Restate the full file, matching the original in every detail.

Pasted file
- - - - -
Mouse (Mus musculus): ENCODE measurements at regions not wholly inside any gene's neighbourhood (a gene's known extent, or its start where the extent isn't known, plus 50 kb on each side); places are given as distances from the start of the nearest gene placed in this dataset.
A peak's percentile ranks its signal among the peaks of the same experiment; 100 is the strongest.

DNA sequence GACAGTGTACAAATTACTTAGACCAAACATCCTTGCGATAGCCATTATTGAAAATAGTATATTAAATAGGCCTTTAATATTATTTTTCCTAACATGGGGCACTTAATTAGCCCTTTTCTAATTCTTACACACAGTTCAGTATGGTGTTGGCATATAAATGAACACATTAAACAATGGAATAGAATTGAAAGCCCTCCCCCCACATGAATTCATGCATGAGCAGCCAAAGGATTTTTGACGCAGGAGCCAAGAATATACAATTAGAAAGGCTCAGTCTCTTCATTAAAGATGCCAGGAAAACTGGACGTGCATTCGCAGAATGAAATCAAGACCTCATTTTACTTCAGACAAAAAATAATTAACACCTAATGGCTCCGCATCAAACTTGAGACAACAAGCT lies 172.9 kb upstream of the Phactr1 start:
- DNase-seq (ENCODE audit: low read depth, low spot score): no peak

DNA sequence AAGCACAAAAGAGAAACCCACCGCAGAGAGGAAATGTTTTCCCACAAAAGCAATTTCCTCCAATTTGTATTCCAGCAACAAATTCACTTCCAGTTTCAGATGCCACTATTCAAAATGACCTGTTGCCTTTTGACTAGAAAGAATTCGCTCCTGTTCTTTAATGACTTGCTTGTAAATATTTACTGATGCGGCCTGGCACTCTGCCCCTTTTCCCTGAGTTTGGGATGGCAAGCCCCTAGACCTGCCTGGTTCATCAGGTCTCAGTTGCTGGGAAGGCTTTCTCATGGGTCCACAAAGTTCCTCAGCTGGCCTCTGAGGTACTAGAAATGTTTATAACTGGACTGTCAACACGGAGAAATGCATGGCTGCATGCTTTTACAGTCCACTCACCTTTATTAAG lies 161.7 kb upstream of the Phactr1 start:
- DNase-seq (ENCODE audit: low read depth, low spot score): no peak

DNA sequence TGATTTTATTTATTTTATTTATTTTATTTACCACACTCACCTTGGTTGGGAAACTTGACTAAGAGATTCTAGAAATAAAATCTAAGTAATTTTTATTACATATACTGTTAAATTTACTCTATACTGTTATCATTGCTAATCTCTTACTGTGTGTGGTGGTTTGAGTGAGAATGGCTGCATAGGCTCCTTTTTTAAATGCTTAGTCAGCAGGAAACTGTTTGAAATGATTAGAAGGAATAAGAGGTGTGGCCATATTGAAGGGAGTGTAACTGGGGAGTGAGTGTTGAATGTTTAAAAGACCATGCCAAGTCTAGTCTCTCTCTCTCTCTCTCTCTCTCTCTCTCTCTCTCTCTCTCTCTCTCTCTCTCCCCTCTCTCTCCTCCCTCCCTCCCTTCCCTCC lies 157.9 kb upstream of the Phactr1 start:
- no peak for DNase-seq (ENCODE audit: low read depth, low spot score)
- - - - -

Mouse (Mus musculus): ENCODE measurements at regions not wholly inside any gene's neighbourhood (a gene's known extent, or its start where the extent isn't known, plus 50 kb on each side); places are given as distances from the start of the nearest gene placed in this dataset.
A peak's percentile ranks its signal among the peaks of the same experiment; 100 is the strongest.

DNA sequence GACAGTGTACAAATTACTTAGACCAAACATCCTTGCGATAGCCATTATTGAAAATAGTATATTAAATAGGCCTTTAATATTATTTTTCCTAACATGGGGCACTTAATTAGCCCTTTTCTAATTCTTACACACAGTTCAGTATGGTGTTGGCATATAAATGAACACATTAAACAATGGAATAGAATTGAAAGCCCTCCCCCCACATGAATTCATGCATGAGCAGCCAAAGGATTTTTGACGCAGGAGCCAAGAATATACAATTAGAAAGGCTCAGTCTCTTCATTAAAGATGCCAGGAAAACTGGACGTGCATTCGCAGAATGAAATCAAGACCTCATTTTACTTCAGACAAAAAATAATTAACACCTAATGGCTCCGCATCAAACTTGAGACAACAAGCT lies 172.9 kb upstream of the Phactr1 start:
- DNase-seq (ENCODE audit: low read depth, low spot score): no peak

DNA sequence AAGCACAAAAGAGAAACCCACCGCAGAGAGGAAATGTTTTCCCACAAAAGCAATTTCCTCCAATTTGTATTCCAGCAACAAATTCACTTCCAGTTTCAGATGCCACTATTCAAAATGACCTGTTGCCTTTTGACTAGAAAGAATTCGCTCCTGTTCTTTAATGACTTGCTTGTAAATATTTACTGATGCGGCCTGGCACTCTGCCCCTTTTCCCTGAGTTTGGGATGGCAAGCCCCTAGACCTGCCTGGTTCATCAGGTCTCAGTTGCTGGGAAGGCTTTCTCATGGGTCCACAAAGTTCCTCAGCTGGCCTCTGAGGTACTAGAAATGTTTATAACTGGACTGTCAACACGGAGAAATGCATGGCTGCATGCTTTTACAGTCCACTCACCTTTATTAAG lies 161.7 kb upstream of the Phactr1 start:
- DNase-seq (ENCODE audit: low read depth, low spot score): no peak

DNA sequence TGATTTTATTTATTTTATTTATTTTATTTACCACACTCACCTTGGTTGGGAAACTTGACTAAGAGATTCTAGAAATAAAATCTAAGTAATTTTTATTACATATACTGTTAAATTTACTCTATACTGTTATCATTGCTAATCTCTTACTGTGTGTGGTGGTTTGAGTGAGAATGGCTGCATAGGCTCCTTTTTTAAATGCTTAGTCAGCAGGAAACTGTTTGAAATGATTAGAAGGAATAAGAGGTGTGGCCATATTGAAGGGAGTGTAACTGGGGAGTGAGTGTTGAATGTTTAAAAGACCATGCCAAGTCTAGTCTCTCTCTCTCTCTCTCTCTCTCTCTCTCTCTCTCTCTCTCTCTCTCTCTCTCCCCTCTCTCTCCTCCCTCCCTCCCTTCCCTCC lies 157.9 kb upstream of the Phactr1 start:
- no peak for DNase-seq (ENCODE audit: low read depth, low spot score)